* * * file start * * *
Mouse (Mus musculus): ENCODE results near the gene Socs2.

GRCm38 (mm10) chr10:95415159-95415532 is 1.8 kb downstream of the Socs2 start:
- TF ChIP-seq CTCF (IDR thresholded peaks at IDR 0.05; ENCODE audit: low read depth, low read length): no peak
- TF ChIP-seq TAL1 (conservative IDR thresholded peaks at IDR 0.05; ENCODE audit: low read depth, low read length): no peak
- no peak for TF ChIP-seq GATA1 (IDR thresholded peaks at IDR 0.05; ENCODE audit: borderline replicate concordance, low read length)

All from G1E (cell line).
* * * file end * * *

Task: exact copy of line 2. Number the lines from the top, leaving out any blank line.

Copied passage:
GRCm38 (mm10) chr10:95415159-95415532 is 1.8 kb downstream of the Socs2 start: